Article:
Recruiting Leaders - Lessons from FIFA

4 June 2015

As an avid football supporter, all this scandal around Sepp Blatter and corruption is enough to make me pull my hair out. When Russia and Qatar were ‘awarded’ to be host nations for the next two World Cups, it’s fair to say that any suggestions that FIFA was riddled with a repugnant brown envelope culture were all but confirmed. The details will follow and I’m pretty sure that there will be some fairly shocking revelations to unfold but what next for FIFA and what lessons can organisations and businesses learn from all this scandal?

The FIFA brand has been damaged almost beyond repair and the organisation has a serious rebuilding job on its hands. The fact that Sepp Blatter was re-appointed as President in the election a few days before he was forced to resign highlights the fear factor that he had created, and also strongly suggests that changes are necessary throughout the organisation, not just at the very top.

So how did it come to this?

When I have worked on senior level appointments, part of my role is to delve deep into the ethos of an organisation to ensure that the search process is as accurate as possible in terms of finding candidates that ‘fit’ and who will make a positive contribution to the culture. As an organisation, FIFA has invested time and resources to compile a comprehensive set of Statutes, a Code of Ethics and a detailed Disciplinary Code that should serve to provide a robust level of governance. Having read through this, it’s clear to see that the principles of ‘good governance’, ‘transparency’, ‘inclusion’ and ‘zero tolerance of any wrongdoing’ have somehow been buried and weren’t aligned to its leadership. When there is disconnect between the principles of an organisation and the actions of its leadership, disaster is not too far around the corner.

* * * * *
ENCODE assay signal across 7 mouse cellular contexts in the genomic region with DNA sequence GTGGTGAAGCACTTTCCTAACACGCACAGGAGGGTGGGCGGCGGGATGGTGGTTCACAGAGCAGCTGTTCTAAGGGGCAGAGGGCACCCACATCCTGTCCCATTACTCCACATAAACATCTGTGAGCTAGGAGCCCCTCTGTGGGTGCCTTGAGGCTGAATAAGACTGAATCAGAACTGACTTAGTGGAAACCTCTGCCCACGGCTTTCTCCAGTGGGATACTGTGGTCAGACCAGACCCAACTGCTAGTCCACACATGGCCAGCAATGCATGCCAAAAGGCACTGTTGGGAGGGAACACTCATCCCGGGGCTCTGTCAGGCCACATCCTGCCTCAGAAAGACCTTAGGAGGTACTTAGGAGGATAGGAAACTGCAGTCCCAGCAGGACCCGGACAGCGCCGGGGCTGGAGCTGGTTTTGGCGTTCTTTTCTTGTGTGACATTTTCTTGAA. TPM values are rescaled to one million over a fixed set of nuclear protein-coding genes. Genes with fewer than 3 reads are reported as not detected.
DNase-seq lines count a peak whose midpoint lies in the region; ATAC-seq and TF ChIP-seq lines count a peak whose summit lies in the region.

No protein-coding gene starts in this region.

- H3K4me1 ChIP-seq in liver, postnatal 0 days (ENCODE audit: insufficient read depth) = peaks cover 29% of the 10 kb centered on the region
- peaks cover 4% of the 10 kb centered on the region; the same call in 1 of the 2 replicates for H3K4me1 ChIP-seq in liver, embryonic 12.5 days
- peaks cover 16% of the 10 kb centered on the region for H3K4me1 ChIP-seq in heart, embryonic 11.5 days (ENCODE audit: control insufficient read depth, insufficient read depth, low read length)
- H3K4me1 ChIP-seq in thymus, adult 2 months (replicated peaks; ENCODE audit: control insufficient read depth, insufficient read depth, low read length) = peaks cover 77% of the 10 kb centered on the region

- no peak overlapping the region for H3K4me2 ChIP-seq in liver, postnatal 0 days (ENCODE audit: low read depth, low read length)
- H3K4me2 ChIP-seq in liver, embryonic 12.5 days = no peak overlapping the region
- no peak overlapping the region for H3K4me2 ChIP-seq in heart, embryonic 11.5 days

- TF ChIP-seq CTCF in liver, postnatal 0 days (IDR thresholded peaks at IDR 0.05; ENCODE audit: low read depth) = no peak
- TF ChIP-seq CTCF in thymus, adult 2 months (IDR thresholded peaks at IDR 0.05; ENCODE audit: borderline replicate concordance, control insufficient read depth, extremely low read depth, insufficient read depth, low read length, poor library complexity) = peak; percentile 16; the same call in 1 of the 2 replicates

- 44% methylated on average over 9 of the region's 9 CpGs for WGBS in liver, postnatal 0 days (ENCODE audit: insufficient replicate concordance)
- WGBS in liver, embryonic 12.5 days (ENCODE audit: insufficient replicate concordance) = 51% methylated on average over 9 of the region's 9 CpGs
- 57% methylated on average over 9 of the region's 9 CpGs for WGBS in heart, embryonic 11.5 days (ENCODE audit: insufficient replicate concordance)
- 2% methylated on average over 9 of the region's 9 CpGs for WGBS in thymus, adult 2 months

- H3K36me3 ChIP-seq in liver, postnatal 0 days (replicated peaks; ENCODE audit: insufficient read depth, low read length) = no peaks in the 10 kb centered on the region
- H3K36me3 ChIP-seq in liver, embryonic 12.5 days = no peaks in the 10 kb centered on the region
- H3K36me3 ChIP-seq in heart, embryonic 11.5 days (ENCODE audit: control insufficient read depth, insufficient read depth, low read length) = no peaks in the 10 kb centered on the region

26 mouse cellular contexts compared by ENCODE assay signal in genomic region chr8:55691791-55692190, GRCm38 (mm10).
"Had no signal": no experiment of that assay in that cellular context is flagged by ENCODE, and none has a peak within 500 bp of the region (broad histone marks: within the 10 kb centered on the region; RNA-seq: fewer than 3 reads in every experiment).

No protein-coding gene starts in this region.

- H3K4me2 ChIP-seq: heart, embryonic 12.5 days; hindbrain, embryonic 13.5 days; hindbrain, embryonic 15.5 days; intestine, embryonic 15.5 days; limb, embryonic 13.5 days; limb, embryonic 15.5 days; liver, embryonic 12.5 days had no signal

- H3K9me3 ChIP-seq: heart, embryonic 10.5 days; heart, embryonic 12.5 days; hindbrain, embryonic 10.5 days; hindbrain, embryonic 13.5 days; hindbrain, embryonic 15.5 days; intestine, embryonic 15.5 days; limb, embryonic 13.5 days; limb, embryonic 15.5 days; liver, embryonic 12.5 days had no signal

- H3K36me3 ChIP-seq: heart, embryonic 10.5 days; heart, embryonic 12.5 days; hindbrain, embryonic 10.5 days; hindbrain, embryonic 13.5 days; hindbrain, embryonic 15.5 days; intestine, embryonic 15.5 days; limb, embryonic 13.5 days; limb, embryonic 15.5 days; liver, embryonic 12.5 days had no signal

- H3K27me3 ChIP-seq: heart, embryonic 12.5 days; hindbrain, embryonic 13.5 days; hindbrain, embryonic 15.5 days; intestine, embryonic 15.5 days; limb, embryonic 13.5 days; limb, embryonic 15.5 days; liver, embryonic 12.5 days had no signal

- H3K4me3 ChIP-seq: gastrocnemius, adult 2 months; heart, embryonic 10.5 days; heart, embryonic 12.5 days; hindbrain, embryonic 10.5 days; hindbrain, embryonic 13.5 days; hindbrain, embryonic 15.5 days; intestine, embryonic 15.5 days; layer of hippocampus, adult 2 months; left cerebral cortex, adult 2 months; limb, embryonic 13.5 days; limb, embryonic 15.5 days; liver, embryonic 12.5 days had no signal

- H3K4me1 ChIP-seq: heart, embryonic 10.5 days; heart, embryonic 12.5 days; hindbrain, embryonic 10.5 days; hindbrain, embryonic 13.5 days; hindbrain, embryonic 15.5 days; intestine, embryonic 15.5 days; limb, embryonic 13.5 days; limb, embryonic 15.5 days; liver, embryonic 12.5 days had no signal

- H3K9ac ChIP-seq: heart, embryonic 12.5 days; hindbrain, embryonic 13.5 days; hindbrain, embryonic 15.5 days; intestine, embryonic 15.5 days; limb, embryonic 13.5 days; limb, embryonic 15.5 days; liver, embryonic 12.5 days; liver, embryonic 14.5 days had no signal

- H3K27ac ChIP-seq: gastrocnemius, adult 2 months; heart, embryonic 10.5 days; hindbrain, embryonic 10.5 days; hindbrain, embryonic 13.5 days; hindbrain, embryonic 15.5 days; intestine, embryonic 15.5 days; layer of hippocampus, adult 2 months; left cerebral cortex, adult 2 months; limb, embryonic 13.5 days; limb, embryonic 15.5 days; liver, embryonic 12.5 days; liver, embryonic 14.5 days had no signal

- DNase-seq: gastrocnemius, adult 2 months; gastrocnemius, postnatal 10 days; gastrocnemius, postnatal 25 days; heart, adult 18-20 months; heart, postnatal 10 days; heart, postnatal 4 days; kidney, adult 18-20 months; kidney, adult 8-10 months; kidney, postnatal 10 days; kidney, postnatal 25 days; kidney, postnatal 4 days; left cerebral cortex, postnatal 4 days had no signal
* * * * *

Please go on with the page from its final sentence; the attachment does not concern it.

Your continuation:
FIFA makes bold statements around the role it plays in wider society and promotes principles of equality and inclusion but it only takes a couple of Sepp Blatter’s public statements to question whether these principles are worn on the sleeve of FIFA’s rank and file. When an organisations most senior figure behaves in a way that is contrary to its core principles, these behaviours will invariably filter through the rest of the organisation.

"He should say that this is a game. We are in a game, and at the end of the game, we shake hands, and this can happen, because we have worked so hard against racism and discrimination."
- Blatter making light of a player making racist comments during a match.

"Let the women play in more feminine clothes like they do in volleyball. They could, for example, have tighter shorts. Female players are pretty, if you excuse me for saying so, and they already have some different rules to men – such as playing with a lighter ball. That decision was taken to create a more female aesthetic, so why not do it in fashion?"
- Blatter’s advice on how to attract more followers to women's sports.

"I would say they should refrain from any sexual activities."